This colonial system was considered highly conducive to the interests of England; and was, of course, popular in that country; but it was felt to be unjust and injurious to the colonists, and excited their indignation, as well as a determination to evade it in every possible way.
The Virginians, who had naturally expected distinguishing favours from the restored government, were highly exasperated at this selfish and cruel attack upon their prosperity. They remonstrated against it as -a grievance, and petitioned for relief. But Charles, instead of listening to their request, enforced the act with the utmost rigour, by erecting forts on the banks of the principal rivers, and appointing vessels to cruise on the
Relief was sought by entering into a clandestine trade with the Dutch, on Hudson river. This, however, was of trifling importance. A conspiracy for throwing off the yoke of England, which has received the name of Birkenhead's plot, was entered into by some banished
What were the provisions of the navigation act ?- What was allowed to the colonists !-How was the colonial system regarded in England ?How in America ?-What was done by the Virginians ?-By (fearles II ?
DISCONTENT OF THE VIRGINIANS.
44 soldiers of Cromwell; bu it was easily suppressed by the prudence of Sir William Berkeley, and the leaders were executed. (1663.)
The discontents growing out of the commercial restrictions, however, continued; and in 1675, a formidable rebellion broke out, under the conduct of Nathaniel Bacon, who, having been elected general of the colonial forces for terminating an Indian war, quarrelled with the governor and assembly about confirming his appointment by commission, and finally directed his forces against the government so successfully, that the governor was obliged to retire to Acomac, on the eastern shore of the Chesapeake. These high-handed measures were followed by a civil war, which lasted seven months, cost the province many valuable lives, and a large amount of property, and was only terminated by the sudden death of Bacon. His decease dispersed the insurgents, and a general amnesty restored peace to the colony.
The succeeding period in the history of Virginia is marked with few incidents of importance. The succession of the different governors, and the continuance of the commercial restrictions, are the only circumstances of note during the subsequent portion of the reign of Charles II and that of James II.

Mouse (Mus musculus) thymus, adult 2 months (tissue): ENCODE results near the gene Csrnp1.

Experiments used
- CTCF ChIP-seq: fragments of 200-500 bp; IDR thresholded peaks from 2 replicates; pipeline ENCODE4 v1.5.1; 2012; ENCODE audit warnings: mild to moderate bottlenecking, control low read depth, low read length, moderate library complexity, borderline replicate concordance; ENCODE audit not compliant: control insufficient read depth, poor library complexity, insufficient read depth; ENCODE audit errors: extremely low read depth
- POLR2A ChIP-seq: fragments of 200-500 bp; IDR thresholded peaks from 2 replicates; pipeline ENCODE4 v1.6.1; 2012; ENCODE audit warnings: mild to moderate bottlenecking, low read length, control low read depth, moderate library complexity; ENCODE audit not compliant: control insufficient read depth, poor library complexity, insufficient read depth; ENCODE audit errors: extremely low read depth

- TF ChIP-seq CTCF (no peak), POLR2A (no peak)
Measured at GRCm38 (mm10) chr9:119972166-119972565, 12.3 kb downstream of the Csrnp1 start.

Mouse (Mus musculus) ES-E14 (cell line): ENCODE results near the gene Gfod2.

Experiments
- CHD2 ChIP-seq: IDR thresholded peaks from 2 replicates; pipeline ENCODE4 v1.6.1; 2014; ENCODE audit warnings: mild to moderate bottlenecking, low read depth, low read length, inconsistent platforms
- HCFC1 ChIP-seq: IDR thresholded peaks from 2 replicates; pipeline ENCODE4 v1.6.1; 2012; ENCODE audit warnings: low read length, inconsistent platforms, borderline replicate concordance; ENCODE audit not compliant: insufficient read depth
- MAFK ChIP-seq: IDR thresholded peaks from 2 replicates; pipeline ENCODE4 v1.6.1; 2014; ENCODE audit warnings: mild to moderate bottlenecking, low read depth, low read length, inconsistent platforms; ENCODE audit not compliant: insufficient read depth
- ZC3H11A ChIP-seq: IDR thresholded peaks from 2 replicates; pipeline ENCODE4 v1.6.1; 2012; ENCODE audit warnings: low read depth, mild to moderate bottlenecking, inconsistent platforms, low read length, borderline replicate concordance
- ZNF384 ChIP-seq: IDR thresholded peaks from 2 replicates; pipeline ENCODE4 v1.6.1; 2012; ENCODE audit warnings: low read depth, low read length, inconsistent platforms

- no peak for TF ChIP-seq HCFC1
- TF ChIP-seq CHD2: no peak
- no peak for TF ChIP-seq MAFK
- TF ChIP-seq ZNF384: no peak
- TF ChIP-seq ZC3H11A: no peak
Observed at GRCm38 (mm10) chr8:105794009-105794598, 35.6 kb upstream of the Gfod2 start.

The revolution of the British government, which took place in 1688, was highly beneficial to Virginia, in comtuon with the other American colonies. The new sovereigns, William and Mary, gave their patronage and their name to a college which had been projected in the preceding reign, and which is to this day one of the most respectable literary seminaries in the country.
The political freedom, which the revolution confirmeo and established in England, extended many of its bless. ings to Virginia. The province became less dependent on the will of the sovereign; and although he had still the appointment of the governors, the influence of the colonial assemblies was sufficient to restrain those functionaries within such boundaries of authority as were requisite for the well being of the colony. Favouritism and religious intolerance disappeared ; and a better understanding prevailed with the other provineial governments.
The population had increased to upwards of 60,000 What was done by Birkenhead and others ?-What is said of Bacon? -What encied his rebellion ?--How did his followers proceed after his eath ?-What was the effect of the revolution of 1688, on the affairs of Virginia ?—What was the population ?
SETTLEMENT OF MARYLAND.
souls; and the increasing healthfulness of the settler ments promised a still more rapid augmentation of their numbers. In 1688, the province contained forty-eight parishes, embracing upwards of 200,000 acres of appro priated land. Each parish contained a church, with a parsonage house and glebe attached; and each clergy man was by law assigned a salary of 16,000 pounds of tobacco. Épiscopacy continued to be the established religion; but dissenters were increasing so rapidly, that nefore the American revolution they amounted to two thirds of the whole population. The statutes against them, though unrepealed, had become a dead letter.
SETTLEMENT OF MARYLAND.
By its second charter, Virginia included the whole territory which at present forms the state of Maryland. The country was explored by the Virginia settlers as early as 1621; a settlement was formed, and a trade with the Indians in furs established. An attempt was made to monopolise this trade, by William Clayborne, a man of active and turbulent disposition, who long exerted an extensive and injurious influence over the fortunes of the rising state.
He had come out from England as a surveyor in 1621, and had sustained important offices in Virginia till 1629, when he was employed to survey the Chesapeake Bay. The information which he obtained in executing this undertaking, induced him to form a company in England for trading with the Indians; and he obtained a royal license, giving him the direction of an expedition for this purpose, in 1631.
Under these auspices, trading estão blishments were formed on Kent Island, in Maryland, and also near the mouth of the Susquehannah. Clay borne's authority was confirmed by a commission from the government of Virginia, and that colony claimed the advantages which were expected to result from commer
In what state was Maryland originally included ?-What was done in 1621 ?-Who was William Clayborne ?-How was he employed in 1629?-In 1631 ?-Where did he form trading establishments ?-Under what colonial government did he act ?